Understanding Thyroid Hormones
Thyroid hormones are hormones produced by the thyroid gland, which is a gland found in the neck that controls how quickly your body uses energy, makes protein and how sensitive your body is to other hormones. The thyroid gland is directly related to the brain and is controlled by the pituitary gland found at the base of your brain. The hormones produced by your thyroid gland affect every cell and all organs of the body, and are predominantly responsible for the regulation of metabolism. There are two types of hormones produced by the thyroid gland: thyroxine (T4) and triiodothyronine (T3). Both hormones require the chemical element iodine to properly function.
How Thyroid Hormones Work
Since thyroid hormones affect so much of the body, they have many different functions, such as:
- Metabolism or controlling the rate at which your body burns calories
- Can slow down or speed up your heart rate
- Can raise or lower your body temperature
- Can change how fast food moves through your digestive system
- Affects muscle strength
- Controls how quickly your body replaces dying cells
Coupled with growth hormones, your thyroid hormones can also help regulate long bone growth and neural maturation and development.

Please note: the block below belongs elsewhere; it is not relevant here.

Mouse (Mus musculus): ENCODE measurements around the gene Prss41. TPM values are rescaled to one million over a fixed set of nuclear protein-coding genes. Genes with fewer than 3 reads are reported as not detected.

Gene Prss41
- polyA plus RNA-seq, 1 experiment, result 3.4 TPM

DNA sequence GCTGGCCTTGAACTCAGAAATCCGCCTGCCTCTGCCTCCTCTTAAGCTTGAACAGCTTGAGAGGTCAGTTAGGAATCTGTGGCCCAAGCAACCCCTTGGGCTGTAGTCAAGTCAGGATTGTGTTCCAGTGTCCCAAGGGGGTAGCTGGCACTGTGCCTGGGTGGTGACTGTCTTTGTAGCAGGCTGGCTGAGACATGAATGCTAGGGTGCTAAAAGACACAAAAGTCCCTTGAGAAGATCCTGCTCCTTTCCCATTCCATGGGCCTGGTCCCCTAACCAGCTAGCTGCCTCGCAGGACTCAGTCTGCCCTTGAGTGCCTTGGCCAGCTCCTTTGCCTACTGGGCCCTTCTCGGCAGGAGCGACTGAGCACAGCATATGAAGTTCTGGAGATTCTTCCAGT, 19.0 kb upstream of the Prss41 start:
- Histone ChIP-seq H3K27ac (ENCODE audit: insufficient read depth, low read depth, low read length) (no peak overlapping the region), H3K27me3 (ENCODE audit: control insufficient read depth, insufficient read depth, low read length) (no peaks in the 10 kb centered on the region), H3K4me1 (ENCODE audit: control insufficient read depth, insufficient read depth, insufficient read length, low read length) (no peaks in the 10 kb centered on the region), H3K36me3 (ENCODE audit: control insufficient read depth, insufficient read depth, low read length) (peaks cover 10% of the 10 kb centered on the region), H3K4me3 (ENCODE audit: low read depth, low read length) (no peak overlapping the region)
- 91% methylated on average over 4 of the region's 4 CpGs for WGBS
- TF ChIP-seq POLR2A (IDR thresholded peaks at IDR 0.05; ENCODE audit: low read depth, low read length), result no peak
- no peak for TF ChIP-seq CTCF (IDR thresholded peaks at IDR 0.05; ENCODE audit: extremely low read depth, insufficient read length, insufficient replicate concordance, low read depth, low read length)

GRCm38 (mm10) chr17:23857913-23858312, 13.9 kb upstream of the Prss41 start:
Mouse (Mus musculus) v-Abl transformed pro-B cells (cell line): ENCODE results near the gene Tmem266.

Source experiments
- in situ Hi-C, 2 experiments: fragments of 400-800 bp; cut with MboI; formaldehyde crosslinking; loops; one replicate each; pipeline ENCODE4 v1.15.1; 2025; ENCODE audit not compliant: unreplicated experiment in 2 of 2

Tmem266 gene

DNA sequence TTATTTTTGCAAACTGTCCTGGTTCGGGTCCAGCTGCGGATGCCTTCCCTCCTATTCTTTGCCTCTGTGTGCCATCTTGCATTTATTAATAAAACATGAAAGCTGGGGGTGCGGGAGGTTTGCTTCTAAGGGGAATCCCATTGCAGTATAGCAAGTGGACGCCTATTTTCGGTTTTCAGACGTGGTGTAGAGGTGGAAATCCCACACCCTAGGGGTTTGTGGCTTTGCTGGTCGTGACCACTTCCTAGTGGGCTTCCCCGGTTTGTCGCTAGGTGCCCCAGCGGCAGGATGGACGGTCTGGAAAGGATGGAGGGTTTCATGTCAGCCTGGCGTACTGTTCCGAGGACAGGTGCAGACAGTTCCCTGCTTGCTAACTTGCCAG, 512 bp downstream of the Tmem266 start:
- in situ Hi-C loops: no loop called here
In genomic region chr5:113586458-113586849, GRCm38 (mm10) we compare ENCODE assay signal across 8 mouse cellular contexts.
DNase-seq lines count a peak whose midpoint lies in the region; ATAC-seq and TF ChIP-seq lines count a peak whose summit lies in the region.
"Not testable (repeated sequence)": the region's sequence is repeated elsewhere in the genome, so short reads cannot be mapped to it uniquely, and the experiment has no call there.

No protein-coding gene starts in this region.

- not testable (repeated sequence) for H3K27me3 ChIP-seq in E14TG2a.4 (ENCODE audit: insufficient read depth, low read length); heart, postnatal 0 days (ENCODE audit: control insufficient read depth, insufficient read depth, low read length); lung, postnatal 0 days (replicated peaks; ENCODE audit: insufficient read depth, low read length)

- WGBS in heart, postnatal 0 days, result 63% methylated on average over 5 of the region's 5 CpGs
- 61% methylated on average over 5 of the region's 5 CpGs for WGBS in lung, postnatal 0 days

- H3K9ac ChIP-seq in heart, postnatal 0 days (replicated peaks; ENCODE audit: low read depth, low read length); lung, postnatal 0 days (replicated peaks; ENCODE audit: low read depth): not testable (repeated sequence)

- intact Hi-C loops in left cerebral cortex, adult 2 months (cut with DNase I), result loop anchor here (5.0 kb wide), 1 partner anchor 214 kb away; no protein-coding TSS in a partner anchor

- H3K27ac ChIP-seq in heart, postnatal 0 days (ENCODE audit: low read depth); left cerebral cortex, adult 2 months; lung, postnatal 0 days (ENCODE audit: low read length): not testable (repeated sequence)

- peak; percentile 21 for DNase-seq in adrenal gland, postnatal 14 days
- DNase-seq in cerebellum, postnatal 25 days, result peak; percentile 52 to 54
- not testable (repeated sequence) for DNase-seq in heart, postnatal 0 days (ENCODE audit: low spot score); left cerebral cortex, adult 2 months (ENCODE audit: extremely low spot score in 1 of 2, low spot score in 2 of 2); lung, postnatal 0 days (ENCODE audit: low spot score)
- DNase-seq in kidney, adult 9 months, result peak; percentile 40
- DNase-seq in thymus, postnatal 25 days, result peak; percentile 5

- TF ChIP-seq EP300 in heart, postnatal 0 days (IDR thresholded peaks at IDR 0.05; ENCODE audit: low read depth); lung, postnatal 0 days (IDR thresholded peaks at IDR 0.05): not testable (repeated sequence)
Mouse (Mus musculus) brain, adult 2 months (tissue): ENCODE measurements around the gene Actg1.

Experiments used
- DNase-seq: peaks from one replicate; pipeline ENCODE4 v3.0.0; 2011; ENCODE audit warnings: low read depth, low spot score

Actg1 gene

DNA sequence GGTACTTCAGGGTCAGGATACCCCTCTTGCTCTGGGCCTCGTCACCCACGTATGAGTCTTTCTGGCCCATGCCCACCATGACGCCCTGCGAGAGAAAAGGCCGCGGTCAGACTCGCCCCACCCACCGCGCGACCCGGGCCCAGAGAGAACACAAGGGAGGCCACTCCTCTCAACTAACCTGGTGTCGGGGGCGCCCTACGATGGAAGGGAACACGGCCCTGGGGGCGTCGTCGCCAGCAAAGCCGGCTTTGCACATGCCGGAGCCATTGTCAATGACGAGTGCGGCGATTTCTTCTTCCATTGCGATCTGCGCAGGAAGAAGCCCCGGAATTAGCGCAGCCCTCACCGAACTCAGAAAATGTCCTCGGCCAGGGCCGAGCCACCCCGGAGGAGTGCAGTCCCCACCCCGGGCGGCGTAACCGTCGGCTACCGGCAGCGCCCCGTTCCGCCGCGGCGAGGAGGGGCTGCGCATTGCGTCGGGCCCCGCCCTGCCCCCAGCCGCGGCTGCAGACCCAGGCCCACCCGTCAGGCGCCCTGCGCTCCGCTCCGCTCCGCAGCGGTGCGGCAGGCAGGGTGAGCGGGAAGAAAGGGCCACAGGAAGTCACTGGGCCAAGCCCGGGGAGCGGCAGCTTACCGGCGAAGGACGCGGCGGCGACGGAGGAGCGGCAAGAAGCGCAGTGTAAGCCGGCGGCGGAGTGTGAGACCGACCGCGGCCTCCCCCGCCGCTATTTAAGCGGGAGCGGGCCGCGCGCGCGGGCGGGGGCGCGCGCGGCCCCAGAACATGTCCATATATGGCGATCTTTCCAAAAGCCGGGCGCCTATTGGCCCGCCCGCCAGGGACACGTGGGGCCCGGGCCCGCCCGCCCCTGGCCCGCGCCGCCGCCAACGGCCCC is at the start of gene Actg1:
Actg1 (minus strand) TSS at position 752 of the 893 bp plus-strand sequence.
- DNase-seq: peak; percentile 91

Thyroid Hormone Disorders
Since thyroid hormones are so essential to your body, T3 or T4 levels that are low or in excess can lead to health issues. An imbalance of your thyroid hormones will arise from a dysfunction of the thyroid gland, the pituitary gland or the hypothalamus. Thyroid hormone disorders can include:
- Hyperthyroidism. This is often referred to as an overactive thyroid. With hyperthyroidism, your thyroid gland will secrete excessive amounts of free thyroid hormones (T3 and/or T4) in the body. Since thyroid hormones control much of the pacing for functions in your body, having excess amounts will cause these functions to speed up. You may experience nervousness, irritability, heart racing, anxiety or difficulty sleeping. Significant weight loss can also occur.
- Hypothyroidism. This is the opposite of hyperthyroidism. Hypothyroidism is an underactive thyroid gland, or when the thyroid gland is not producing enough hormones. This disorder will slow your body’s functions down. This can cause weight gain, tiredness and an inability to tolerate cold.
- Goiter. This is a swelling of your neck or larynx that is a result of an enlarged or improperly functioning thyroid gland. Goiter can also occur as a result of an iodine deficiency.
If you are showing any of the symptoms related to these disorders, your doctor will perform blood tests, imaging or a biopsy. Blood tests will be administered to determine your levels of thyroid stimulating hormone. Imaging and biopsy may be administered to if there is concern about the structure of the gland (size or irregularity) or if there is a concern for cancer.
Once you have been diagnosed, your doctor will find the right treatment for your condition. Medications, surgery or radioactive therapy are all possible treatment options for thyroid hormone disorders.